Tuesday, August 11, 2009

Life Increasingly Difficult for NBA Free Agents

In previous offseasons, free agency was a season players relished. It was time to get paid; rewarded for years of arduous service under a rookie contract or a deal that was eventually undervalued. Fast forward to Summer 2009, and many veterans around the league are relieved to still be under contract.

For example, Oklahoma City's Damien Wilkins exercised an option on his contract for a final season at $3.3 million, although he was miserable playing (or not playing) for the Thunder. Traded to Minnesota last month, Wilkins is hoping a productive season can earn him a new contract in the $3 million range.

At this point, NBA free agents aren't greedy enough to demand raises; they just don't want pay cuts. Former Boston forward Leon Powe (a Cal grad) just signed a two-year contract with the Cleveland Cavaliers at the league minimum. NBA Players Association President Billy Hunter likely won't call to chide Powe for accepting such a deal because he's still in the league under a guaranteed contract. It's gotten that bad these days.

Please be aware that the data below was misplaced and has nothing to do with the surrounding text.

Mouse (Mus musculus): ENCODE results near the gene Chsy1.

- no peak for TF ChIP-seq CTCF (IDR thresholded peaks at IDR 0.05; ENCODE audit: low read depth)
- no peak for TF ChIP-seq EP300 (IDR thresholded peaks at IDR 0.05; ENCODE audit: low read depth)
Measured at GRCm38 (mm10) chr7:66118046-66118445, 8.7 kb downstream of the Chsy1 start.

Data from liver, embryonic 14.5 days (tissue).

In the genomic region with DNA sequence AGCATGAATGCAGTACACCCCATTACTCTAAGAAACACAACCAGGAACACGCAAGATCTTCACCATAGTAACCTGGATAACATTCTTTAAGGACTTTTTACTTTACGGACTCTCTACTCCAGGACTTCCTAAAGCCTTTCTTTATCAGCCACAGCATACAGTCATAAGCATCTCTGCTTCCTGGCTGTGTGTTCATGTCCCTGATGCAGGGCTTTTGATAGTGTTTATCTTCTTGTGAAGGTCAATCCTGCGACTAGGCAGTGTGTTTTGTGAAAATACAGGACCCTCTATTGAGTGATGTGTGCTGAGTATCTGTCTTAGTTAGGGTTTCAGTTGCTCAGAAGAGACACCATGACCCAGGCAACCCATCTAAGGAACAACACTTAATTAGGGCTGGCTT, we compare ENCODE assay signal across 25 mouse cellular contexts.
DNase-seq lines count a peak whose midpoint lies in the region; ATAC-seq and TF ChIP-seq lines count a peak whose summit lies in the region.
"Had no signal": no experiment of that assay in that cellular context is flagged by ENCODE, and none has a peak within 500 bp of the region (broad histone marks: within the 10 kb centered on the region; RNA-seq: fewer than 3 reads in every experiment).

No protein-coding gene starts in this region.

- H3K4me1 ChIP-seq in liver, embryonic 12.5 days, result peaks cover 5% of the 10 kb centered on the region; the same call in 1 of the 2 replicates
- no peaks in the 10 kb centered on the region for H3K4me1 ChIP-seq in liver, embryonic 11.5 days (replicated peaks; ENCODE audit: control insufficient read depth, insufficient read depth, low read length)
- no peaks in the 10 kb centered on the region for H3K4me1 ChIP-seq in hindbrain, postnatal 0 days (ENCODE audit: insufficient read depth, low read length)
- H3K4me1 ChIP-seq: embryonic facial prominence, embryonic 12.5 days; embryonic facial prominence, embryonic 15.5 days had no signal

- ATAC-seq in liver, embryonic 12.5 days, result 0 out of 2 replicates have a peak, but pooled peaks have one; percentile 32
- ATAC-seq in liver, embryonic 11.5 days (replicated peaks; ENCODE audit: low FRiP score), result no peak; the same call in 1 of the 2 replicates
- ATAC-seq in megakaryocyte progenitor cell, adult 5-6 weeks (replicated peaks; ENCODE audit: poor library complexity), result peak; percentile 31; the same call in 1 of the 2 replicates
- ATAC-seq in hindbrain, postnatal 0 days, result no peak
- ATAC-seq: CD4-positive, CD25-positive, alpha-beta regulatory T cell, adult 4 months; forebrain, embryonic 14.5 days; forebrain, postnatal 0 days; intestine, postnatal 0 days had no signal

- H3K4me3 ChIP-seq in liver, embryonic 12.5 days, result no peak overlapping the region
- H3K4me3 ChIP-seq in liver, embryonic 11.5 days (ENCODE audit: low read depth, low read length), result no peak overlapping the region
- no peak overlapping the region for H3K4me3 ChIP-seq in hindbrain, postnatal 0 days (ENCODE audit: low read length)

Look at the remaining free agents -- restricted and unrestricted -- still waiting for offers: David Lee, Raymond Felton, Nate Robinson, Ramon Sessions, Allen Iverson, Flip Murray and Wally Szczerbiak. Teams realize they can be patient because offers aren't rolling in for these players. Teams are very protective of their money and offering frivolous contracts. In the olden days -- maybe five years ago -- teams handed out bad contracts like party fliers and eventually paid a hefty free when those players didn't pan out.

So guys with putrid reputations such as Rashad McCants, Stromile Swift and Damon Jones aren't getting much interest, except maybe a non-guaranteed deal and a training camp invite. McCants (pictured above), whose 30-point, one-rebound, one-assist effort in 39 minutes on Mar. 18 remains the most astounding line since Kobe Bryant's 81-point effort against Toronto in 2006, didn't leave North Carolina a year early to be a washout four years later. But a bad attitude and terribly economy is weeding him out of the league.

Eventually, many of these players will find work, but it could be in the NBDL, as a training camp invite, in Europe or maybe at the post office (they are always hiring). But the days where average players cash in on mega deals is over. And free agency is not the beautiful summer locale it used to be. Just the residents now.

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